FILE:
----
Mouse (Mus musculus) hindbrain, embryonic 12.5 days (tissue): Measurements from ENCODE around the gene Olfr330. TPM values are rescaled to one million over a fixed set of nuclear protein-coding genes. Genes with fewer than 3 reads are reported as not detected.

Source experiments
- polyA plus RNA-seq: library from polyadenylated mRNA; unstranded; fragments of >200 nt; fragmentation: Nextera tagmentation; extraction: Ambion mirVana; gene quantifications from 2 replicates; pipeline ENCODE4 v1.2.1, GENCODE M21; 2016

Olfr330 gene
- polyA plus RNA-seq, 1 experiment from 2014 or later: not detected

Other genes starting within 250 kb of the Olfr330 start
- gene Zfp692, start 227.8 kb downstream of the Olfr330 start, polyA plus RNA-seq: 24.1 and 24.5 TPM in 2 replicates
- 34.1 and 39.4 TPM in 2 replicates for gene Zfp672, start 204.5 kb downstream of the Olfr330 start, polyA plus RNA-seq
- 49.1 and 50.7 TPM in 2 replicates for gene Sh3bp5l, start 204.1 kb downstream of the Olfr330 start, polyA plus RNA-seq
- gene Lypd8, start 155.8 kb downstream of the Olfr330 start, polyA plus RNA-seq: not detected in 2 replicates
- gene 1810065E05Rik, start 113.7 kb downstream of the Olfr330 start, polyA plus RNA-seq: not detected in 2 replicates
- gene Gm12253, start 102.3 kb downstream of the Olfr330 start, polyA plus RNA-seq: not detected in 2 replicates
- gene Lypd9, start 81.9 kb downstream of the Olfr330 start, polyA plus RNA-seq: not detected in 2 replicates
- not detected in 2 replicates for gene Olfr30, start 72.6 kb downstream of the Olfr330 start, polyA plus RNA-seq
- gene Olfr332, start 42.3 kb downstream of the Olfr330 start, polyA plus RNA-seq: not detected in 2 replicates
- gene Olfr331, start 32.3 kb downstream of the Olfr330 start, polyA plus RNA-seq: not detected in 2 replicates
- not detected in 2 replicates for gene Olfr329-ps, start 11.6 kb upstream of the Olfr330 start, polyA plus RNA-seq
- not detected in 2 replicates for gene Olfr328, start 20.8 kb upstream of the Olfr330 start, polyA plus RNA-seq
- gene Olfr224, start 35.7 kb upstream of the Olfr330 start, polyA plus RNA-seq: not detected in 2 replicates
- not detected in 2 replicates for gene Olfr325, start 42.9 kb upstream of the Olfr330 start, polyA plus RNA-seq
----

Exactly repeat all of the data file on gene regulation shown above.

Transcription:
Mouse (Mus musculus) hindbrain, embryonic 12.5 days (tissue): Measurements from ENCODE around the gene Olfr330. TPM values are rescaled to one million over a fixed set of nuclear protein-coding genes. Genes with fewer than 3 reads are reported as not detected.

Source experiments
- polyA plus RNA-seq: library from polyadenylated mRNA; unstranded; fragments of >200 nt; fragmentation: Nextera tagmentation; extraction: Ambion mirVana; gene quantifications from 2 replicates; pipeline ENCODE4 v1.2.1, GENCODE M21; 2016

Olfr330 gene
- polyA plus RNA-seq, 1 experiment from 2014 or later: not detected

Other genes starting within 250 kb of the Olfr330 start
- gene Zfp692, start 227.8 kb downstream of the Olfr330 start, polyA plus RNA-seq: 24.1 and 24.5 TPM in 2 replicates
- 34.1 and 39.4 TPM in 2 replicates for gene Zfp672, start 204.5 kb downstream of the Olfr330 start, polyA plus RNA-seq
- 49.1 and 50.7 TPM in 2 replicates for gene Sh3bp5l, start 204.1 kb downstream of the Olfr330 start, polyA plus RNA-seq
- gene Lypd8, start 155.8 kb downstream of the Olfr330 start, polyA plus RNA-seq: not detected in 2 replicates
- gene 1810065E05Rik, start 113.7 kb downstream of the Olfr330 start, polyA plus RNA-seq: not detected in 2 replicates
- gene Gm12253, start 102.3 kb downstream of the Olfr330 start, polyA plus RNA-seq: not detected in 2 replicates
- gene Lypd9, start 81.9 kb downstream of the Olfr330 start, polyA plus RNA-seq: not detected in 2 replicates
- not detected in 2 replicates for gene Olfr30, start 72.6 kb downstream of the Olfr330 start, polyA plus RNA-seq
- gene Olfr332, start 42.3 kb downstream of the Olfr330 start, polyA plus RNA-seq: not detected in 2 replicates
- gene Olfr331, start 32.3 kb downstream of the Olfr330 start, polyA plus RNA-seq: not detected in 2 replicates
- not detected in 2 replicates for gene Olfr329-ps, start 11.6 kb upstream of the Olfr330 start, polyA plus RNA-seq
- not detected in 2 replicates for gene Olfr328, start 20.8 kb upstream of the Olfr330 start, polyA plus RNA-seq
- gene Olfr224, start 35.7 kb upstream of the Olfr330 start, polyA plus RNA-seq: not detected in 2 replicates
- not detected in 2 replicates for gene Olfr325, start 42.9 kb upstream of the Olfr330 start, polyA plus RNA-seq